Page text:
Consider the following example of common North American tree species and their clade (angiosperm or gymnosperm) and whether or not they are deciduous (i.e., their leaves fall after the growing season):

Common name | Scientific name | Clade | Deciduous |
---|---|---|---|

Sugar maple | Acer saccharum | Angiosperm | Yes |

Yellow poplar | Liriodendron tulipifera | Angiosperm | Yes |

White oak | Quercus alba | Angiosperm | Yes |

Red maple | Acer rubrum | Angiosperm | Yes |

Northern red oak | Quercus rubra | Angiosperm | Yes |

Douglas-fir | Pseudotsuga menziesii | Gymnosperm | No |

Loblolly pine | Pinus taeda | Gymnosperm | No |

Ponderosa pine | Pinus ponderosa | Gymnosperm | No |

Lodgepole pine | Pinus contorta | Gymnosperm | No |

Western hemlock | Tsuga heterophylla | Gymnosperm | No |

Tamarack | Larix laricina | Gymnosperm | Yes |

Bald cypress | Taxodium distichum | Gymnosperm | Yes |

We can say that the clade of a tree is mutually exclusive (or “disjoint”) because a tree can only be a gymnosperm or angiosperm:

Venn diagrams will be useful to create and examine to make sure your model follows the rules of probability.

### 3.2.3 Rule 3: If two events are mutually exclusive, apply the addition rule

If two events do not share the same outcomes and are mutually exclusive, the probability that one or the other occurs is the sum of their individual probabilities. This is termed the **addition rule of probability**. This can be written as:

\[P(A \bigcup B)=P(A)+P(B)\]

The notation \(P(A \bigcup B)\) can be thought of as the probability of A or B occurring. Take for example the **tree** data set with 10 different species. We can determine the probability of selecting a tree from the maple (*Acer*) or pine genus (*Pinus*). We know that \(P(maple)=2/10\) and \(P(pine)=3/10\). We can then write

\[P({\mbox{maple }} \bigcup {\mbox{ pine}})=2/12+3/12 = 0.4167\]

Maples and pines are common in the data set and there is about a 42% chance we would select one of those species at random.

### 3.2.4 Rule 4: The complement of a probability is measured when it does not occur

The **complement** of any event A is the probability that A does not occur, defined as \(P(A^C)\). In other words, if the probability of choosing a maple tree from our data set is 2/12 = 0.1667, the probability of not choosing a maple tree is 10/12 = 0.8333. More generally, the complement of a probability can be written as \(P(A^C) = 1 - P(A)\).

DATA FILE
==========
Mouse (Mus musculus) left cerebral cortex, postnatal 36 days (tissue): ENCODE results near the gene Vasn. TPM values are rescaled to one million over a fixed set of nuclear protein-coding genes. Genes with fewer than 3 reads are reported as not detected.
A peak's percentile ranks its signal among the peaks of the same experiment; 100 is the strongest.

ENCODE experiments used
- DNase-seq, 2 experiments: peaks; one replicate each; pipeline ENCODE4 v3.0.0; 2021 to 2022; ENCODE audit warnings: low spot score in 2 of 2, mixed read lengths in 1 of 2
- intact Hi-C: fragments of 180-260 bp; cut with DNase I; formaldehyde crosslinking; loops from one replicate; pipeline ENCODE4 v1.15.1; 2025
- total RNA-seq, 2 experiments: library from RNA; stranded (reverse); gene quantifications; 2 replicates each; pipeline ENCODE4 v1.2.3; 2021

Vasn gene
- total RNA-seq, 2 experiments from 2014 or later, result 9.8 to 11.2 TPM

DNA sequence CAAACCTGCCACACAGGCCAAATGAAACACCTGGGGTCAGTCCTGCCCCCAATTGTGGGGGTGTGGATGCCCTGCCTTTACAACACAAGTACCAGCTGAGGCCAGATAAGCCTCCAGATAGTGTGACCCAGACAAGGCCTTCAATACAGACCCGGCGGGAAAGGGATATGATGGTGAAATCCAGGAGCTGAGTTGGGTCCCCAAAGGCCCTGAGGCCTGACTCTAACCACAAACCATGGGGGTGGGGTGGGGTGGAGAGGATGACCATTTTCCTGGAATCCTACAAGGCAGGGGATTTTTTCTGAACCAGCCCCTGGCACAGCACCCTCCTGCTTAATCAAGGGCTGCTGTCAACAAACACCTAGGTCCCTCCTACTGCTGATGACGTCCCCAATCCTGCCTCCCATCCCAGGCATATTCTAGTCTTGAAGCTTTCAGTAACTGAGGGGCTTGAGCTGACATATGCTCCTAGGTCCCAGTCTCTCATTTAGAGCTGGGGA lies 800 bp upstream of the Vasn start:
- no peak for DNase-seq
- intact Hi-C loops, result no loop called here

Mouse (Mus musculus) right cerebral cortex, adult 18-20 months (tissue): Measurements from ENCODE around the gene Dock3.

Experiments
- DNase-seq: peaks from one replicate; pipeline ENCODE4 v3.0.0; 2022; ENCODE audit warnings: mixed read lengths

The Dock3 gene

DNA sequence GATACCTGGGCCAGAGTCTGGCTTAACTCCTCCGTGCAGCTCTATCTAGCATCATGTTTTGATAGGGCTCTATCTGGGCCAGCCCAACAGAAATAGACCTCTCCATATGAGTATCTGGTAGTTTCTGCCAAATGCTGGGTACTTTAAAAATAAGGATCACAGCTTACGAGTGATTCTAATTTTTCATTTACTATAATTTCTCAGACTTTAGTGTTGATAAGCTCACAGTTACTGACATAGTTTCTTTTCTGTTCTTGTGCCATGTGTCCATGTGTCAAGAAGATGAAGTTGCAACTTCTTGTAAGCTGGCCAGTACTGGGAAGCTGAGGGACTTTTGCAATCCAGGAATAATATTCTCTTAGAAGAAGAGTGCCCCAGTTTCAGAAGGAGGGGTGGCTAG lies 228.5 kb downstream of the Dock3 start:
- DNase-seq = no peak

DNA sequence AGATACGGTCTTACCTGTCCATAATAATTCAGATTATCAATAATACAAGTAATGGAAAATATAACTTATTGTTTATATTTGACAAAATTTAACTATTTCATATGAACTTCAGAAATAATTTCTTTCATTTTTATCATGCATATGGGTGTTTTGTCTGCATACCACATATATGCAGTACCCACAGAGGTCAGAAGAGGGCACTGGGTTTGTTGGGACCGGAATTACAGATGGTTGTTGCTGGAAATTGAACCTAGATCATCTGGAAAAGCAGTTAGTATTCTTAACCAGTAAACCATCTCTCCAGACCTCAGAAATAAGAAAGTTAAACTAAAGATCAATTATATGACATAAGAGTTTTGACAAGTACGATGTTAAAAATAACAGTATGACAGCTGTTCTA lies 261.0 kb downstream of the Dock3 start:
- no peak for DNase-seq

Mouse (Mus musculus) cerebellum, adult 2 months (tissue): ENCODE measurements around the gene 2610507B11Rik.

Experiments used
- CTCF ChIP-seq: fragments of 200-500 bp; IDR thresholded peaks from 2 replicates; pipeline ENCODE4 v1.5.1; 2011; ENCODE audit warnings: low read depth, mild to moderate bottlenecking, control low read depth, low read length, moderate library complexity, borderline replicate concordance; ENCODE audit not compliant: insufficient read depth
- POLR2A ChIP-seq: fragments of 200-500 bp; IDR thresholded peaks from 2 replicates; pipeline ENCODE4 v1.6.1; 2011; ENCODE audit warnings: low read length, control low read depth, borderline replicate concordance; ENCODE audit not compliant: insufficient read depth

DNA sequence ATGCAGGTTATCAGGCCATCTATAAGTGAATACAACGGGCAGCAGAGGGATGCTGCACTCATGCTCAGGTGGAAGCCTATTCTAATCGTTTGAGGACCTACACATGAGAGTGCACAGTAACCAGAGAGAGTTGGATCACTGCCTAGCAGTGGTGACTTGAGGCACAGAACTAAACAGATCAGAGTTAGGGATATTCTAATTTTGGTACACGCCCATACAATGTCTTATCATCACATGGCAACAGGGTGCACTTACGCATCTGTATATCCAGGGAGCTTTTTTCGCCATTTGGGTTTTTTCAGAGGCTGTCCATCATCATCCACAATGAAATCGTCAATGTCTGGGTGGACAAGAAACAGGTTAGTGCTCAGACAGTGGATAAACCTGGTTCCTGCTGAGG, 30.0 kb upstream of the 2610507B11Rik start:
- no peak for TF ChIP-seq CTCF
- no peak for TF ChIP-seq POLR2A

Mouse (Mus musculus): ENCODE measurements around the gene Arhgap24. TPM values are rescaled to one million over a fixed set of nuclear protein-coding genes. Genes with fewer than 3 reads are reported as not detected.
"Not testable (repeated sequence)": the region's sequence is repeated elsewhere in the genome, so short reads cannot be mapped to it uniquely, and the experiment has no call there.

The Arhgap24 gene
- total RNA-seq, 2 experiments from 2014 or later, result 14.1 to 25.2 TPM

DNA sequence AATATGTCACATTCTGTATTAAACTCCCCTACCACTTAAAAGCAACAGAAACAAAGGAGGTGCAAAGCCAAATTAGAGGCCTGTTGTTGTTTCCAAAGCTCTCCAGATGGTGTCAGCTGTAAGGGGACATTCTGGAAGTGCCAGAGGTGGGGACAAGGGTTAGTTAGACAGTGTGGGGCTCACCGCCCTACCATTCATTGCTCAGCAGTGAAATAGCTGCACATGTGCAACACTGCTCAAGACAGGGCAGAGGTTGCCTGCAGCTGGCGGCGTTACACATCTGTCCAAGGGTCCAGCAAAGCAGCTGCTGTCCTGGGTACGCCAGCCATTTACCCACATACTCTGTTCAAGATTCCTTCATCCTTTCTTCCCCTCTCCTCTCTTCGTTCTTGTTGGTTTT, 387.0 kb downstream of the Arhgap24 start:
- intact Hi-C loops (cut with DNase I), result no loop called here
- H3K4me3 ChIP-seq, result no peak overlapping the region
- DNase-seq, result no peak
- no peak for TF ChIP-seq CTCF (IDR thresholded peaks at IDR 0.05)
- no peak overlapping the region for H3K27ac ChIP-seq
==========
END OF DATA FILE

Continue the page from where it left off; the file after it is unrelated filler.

The idea of the complement of a probability is highlighted with a well-known observation in probability known as the birthday problem (Feller 1968). Suppose there are *n* people in a room at one time. What is the probability that two people in that room share the same birthday? Rather than finding the probability of an event, it’s often easier to find the probability of it not occurring (i.e., the complement).

To determine the probability of a birthday match, we’ll make a few assumptions:

- Birthdays are independent of one another. That is, there are no twins in the room.
- Birthdays are distributed evenly across the year.
- We’ll consider only non-leap years with 365 days in the year.

Then we can say that the probability of two students not sharing the same birthday is 364/365. If there are *n* people in the room, we can state that

\[P({\mbox{at least one birthday match}})=1-(\frac{364}{365}\times\frac{363}{365}\times ...\times\frac{365-n}{365})\]

It turns out that if there are 23 people in a room, there is about an even chance that at least two people in the room will share the same birthday. These somewhat surprising results are a reflection that there are so many possible pairs of birthdays. As the number of people in a room increases, the probabability of a birthday match increases.

While it may be difficult to find the probability of an event, the birthday problem shows us that calculating the complement of an event is often easier.

### 3.2.5 Rule 5: If one event happening does not influence another, the events are independent

Two events are **independent** if knowing that one event occurs does not change the probability that the other occurs. In other words, if two events \(A\) and \(B\) do not influence each other, and if knowledge about one does not change the probability of the other, the events are independent.

The probability we assign to an event can change if we know that some other event has occurred. This is common in natural resources because we often collect data across time (e.g., weather patterns today can influence how plants grow tomorrow) and space (e.g., plants will not have the same growth rate if grown at different densities with varying levels of light and nutrients). When we calculate the probability that one event will happen given that another event has occurred, we are determining a **conditional probability**. The conditional probability of event \(A\) occurring given event \(B\) has already occurred can be written as:

\[P(A|B)=\frac{P(A {\mbox{ and }} B)}{P(B)}\] We can interpret the pipe “|” by saying “given” or “conditioned on.” Whether or not events are independent can inform how to calculate probabilities. You can use conditional probability to assess if two events are independent. If \(P(A|B)=P(A)\) or \(P(B|A)=P(B)\), the events are independent. Otherwise, the events are dependent and additional considerations are required to determine their associated probabilities.

### 3.2.6 Exercises

**3.1** A single tree species is sampled randomly from the table of 12 common trees in North America shown earlier in this chapter. Find the probability of the following:

- A tree is an angiosperm.
- A tree is from the
*Quercus*(oak) genus. - A tree is not deciduous.